Monday, August 17, 2009

Objective Seven -- Community

Dinner last weekend with two HP VPs and two other long-term HP veterans -- 116 years of total service between them. Three of the four argued that HP still had plenty of enthusiasm and dedication, and that the HP Way was alive and well in groups where their leadership was "old school" or simply enlightened and bought into the HP Way as long practiced.

All four, however, reported independently that the image of HP being the leading corporate citizen in the community, long a cherished hallmark of the company, has dried up in the current regime. Carly, they averred, was as strong on that as Lew or even Dave; not so under Hurd.

At a key Foundation meeting in Chicago two weeks earlier, I was astonished and saddened to hear the perspective of leadership at the Gates, Ford, Kauffman, Knight, and MacArthur Foundations, not to mention the Tiger Woods, Carlsen, and other smaller foundations share their feelings about HP absentee-ism for the topic of science and math education in America. They were outspoken about their perception that HP only cares about sales, and ties corporate giving to "deals" at best these days.

Moreover, the considered opinion was that nine of the top ten high-tech firms in America (and recall that HP is now THE top high-tech company on the globe) have their CEO or Chairman or both involved enough in STEM education to be carried on the front pages of the Wall St Journal while HP "stands aside". What the hell has gone wrong at this place? Is the new guy in touch with anything besides the bottom line?

3 comments:

papwalker said...

Oddly enough a Google search for 'HP Education' brings up some Australian initiatives in the first page
http://h20426.www2.hp.com/solutions/edu/au/en/casestudies.asp

http://h20426.www2.hp.com/solutions/edu/au/en/schools_program.asp

Hard to say how much of this simply a 'discount' on pricing of HP items or a real attempt at reaching out to the comunity. What I've tried to read seems wapped up in sales spin lingo. I guess you need to spend time to dig around to see how real at is (at least in australia).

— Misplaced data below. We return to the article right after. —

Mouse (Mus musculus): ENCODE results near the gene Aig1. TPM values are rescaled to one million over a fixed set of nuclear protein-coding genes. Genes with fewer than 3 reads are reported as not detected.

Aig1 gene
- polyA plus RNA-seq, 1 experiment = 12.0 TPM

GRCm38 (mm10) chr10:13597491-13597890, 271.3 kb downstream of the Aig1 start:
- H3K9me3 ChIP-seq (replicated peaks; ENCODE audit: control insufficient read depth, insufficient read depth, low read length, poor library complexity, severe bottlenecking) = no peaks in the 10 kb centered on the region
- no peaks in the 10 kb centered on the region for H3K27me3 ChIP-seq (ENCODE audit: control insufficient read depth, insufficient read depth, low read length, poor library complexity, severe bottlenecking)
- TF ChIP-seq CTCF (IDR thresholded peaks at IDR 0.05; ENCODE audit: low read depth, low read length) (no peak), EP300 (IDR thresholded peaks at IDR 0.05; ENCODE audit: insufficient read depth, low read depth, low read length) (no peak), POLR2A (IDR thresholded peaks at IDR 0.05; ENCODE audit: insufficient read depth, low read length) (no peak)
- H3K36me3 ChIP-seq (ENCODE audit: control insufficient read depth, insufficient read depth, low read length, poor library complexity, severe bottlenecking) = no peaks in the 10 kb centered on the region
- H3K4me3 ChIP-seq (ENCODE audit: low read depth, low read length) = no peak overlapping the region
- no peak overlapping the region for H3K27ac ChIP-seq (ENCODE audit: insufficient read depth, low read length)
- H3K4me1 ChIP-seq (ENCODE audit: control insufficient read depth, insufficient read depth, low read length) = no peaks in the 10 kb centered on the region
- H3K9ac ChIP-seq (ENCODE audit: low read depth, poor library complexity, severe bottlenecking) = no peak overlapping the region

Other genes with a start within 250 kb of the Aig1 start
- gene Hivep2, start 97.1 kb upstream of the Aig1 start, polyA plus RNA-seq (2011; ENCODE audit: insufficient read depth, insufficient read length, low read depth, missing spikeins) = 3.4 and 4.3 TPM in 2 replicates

It seems to me there is a drift away from science and math in first world countries. Students chase the 'big bucks' in accounting and business. Even medicine is taking a hit. On the other hand the 'emerging economies' provide a wealth of students heading for science and EE. Around where I live there are dozens of Indian students studying CS and EE. How much input HP has I dont know. I might have a chat with some of them.

If the US (and Australia for that matter) wish to stay on top of the heap with innovation and technology, it must pay close attention to getting the kids and students enthusiasm up.
Texas Instruments seems to have the leg up at the moment. HP killed the Xpander whilst TI has continued on with the TI Nspire-CAS. (a brilliant device for teaching math!)

Another problem is that engineers and scientists are percieved to be second teir. The 'big boys' come from marketing and accounts.

Personally, I'd rather drink with engineers.
Salt of the earth.

chuck said...

STEM (Science, Technology, Engineering and Math) does indeed take a back seat in America these days, whilst kids chase MBAs and law degrees. This has been noted and decried by many, including Craig Barrett of Intel and John Chambers of Cisco vociferously. To little avail.

And I'd rather tip a horn w engineers too!
In terms of world innovation, there is plenty going on, and the Indians and Chinese are leading the pack. One research assessment has it that 25% of the companies, and 52% of the leaders, for Silicon Valley startups in the past twenty years, were born in India.

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